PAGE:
Priapavia Picture

These guys are bird analogs living on Priapus Prime. They are fluidoderms, meaning they are descendants of radially-symmetrical amphibians that dominated the world after the 500 million year reign of the dinoentomos; terrible bugs came to an end in the late Mesozoic. Priapavia have significantly less homeostatic fluid between their dermal layers than most fluidoderms, as too much would hinder flight. Like all fluidoderms they have five eyes, two pairs of two with a third one in the middle. Three face forwards for trinocular vision and depth perception, while two face outwards for peripheral vision. Radially symmetric pseudoradula act as the oral manipulator structure, somewhat like a dolphin's snout or a beak.

Most priapavia live out at sea, many much like the Sanderson kite (named after the famous American pilot who performed the first dive bombing in 1919). They are adept swimmers, and often hunt in groups of four to six called pods. Some will swim in the water and herd xenoichthys (Priapan fish) into shallows, where their flying partners will dive and catch fish in their pseudoradula, which have sharp, hook-like needles to hold on to prey and pull it into the mouth. They drop them on the shore, as the body plan of xenoichthys makes them unable to flop as Earth fish do, and the pod later shares the catch (which can sometimes be a whole school of xenoichthys).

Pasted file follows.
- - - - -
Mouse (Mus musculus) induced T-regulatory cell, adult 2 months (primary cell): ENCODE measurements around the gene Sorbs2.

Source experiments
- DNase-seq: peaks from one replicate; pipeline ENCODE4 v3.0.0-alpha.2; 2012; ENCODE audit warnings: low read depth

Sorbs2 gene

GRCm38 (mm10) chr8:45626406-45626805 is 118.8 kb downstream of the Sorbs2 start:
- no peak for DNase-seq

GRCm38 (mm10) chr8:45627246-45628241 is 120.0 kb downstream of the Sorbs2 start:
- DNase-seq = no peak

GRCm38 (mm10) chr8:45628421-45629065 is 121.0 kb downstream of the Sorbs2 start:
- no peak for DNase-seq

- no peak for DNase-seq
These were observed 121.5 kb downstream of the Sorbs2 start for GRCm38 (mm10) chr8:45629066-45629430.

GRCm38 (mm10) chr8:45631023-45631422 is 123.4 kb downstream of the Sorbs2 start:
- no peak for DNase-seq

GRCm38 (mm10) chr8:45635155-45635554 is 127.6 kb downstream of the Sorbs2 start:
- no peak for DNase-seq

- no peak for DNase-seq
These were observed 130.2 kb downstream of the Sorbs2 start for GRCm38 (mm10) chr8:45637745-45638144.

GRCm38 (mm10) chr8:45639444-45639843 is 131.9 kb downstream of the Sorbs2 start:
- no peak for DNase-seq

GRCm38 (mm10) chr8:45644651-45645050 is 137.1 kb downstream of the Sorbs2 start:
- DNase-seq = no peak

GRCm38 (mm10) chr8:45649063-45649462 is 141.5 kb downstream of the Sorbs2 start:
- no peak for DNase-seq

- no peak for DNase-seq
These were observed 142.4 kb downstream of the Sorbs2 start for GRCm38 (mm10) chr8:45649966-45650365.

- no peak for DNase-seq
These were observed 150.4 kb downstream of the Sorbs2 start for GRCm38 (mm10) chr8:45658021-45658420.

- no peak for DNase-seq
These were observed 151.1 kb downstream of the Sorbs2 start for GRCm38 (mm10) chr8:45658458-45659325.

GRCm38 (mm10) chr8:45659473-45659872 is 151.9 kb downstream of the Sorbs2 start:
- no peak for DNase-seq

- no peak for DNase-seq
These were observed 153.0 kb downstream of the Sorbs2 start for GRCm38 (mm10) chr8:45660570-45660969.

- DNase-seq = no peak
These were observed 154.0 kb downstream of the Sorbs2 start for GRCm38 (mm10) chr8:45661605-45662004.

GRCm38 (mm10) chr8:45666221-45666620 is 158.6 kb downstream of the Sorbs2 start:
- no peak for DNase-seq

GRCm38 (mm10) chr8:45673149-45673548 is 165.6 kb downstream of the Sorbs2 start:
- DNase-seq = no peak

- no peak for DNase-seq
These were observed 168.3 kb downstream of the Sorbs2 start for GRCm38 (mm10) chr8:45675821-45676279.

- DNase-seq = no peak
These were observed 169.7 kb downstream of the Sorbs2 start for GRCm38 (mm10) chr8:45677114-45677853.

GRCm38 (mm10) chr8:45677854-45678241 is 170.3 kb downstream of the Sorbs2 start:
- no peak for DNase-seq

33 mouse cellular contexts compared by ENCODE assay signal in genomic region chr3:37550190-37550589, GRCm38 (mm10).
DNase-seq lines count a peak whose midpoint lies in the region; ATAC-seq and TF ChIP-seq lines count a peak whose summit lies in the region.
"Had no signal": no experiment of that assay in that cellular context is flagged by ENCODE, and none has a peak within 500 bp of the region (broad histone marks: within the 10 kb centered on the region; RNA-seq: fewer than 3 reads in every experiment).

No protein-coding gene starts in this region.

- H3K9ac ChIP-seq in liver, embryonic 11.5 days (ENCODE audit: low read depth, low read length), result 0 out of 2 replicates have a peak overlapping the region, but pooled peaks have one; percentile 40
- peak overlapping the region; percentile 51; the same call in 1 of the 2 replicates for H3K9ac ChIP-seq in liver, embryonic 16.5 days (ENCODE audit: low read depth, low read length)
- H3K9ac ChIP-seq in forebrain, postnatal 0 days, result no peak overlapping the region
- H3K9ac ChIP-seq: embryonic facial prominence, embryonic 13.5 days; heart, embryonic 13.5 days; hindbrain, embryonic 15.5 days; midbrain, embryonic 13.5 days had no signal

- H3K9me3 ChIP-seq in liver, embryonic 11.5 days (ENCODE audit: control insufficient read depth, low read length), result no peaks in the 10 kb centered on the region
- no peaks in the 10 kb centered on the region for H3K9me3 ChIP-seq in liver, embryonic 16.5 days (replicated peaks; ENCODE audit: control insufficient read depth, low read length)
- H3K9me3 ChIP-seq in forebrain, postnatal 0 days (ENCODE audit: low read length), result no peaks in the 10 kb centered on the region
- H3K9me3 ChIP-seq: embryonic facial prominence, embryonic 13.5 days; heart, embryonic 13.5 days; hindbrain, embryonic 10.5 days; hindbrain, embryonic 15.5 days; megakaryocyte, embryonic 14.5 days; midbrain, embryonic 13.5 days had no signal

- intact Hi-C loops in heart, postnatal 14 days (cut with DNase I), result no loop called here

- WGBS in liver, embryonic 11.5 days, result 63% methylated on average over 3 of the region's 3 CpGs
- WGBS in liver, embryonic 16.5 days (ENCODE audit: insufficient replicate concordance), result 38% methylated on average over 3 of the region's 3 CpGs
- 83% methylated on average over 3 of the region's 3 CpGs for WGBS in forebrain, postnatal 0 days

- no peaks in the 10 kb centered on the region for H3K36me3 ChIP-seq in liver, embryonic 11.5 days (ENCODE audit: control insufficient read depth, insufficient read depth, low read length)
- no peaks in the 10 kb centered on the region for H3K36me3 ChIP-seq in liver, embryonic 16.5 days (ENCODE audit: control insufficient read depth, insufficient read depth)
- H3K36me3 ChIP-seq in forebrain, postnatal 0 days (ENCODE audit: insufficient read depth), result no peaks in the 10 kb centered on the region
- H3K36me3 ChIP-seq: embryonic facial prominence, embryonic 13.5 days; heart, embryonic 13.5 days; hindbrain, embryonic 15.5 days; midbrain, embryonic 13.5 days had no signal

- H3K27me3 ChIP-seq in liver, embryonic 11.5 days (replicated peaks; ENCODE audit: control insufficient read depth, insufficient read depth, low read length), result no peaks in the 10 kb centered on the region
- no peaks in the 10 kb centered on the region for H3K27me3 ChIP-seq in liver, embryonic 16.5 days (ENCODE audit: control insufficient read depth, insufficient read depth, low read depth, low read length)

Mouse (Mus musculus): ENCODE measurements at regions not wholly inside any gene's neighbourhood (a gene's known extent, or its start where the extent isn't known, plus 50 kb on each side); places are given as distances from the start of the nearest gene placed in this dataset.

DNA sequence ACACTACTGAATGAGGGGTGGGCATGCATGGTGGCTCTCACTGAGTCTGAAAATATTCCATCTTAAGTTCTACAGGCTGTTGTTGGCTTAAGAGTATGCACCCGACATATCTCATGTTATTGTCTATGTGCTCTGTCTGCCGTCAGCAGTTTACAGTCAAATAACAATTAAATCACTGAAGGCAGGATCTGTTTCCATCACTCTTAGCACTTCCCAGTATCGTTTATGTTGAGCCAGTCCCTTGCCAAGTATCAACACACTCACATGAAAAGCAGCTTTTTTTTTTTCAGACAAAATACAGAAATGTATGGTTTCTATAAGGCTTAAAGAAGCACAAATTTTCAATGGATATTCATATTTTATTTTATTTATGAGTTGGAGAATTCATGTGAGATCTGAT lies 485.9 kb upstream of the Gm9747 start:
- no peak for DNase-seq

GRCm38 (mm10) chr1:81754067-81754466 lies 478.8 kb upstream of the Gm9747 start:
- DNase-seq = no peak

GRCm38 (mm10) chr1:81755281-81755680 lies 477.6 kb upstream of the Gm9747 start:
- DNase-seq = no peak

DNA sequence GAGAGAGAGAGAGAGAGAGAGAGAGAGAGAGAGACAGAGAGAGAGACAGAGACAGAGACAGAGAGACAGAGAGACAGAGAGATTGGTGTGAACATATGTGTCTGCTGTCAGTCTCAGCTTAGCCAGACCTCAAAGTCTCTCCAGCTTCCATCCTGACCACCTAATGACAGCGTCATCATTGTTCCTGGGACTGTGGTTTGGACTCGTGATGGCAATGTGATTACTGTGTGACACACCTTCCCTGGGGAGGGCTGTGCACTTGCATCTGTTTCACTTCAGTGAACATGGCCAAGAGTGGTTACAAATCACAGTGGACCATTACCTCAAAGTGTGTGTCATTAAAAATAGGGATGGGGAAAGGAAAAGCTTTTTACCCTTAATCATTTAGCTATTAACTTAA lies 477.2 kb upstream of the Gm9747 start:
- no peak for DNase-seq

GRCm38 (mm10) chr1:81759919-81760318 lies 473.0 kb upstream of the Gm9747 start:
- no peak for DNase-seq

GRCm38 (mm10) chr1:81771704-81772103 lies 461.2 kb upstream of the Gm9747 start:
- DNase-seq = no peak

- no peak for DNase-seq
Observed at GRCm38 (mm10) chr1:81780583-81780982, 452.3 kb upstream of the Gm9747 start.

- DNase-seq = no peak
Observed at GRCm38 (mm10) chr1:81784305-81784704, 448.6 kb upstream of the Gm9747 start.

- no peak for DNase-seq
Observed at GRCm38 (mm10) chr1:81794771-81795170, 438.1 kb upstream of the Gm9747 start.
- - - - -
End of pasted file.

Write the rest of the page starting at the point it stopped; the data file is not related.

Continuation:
Smaller species, like the red-bellied waddlekite, are scavengers. They use their longer wings to waddle along on the shores of the Strait after the stormy season, descending on the carcasses of xenoichthys and marine animals like seagulls on a trash barge. They can take off with great gusto if they sense a predator, and they are capable of a sudden burst of speed in case they need to make a mad dash for the water. These smaller species often exhibit bright colors, since unlike their larger cousins they do not have size or strength by which to judge mates.

Much larger species, like the Midgard Serpent (named after the mythological creature of the same name) spend most of their life in the water rather than flying. These guys are much bigger than the others, and thus don't fly as well. Because of this, they have become large marine predators living out in the open ocean rather than shallows or shores. They do fly when larger prey is scarce and they must resort to seeking out shoals of xenoichthys to feed on, however.

A common ancestor remained fully aquatic and became large, predator, whale-like organism, while smaller distant relatives to priapavia have adapted to living inland in the forests and plains of the polar region on the Continent.
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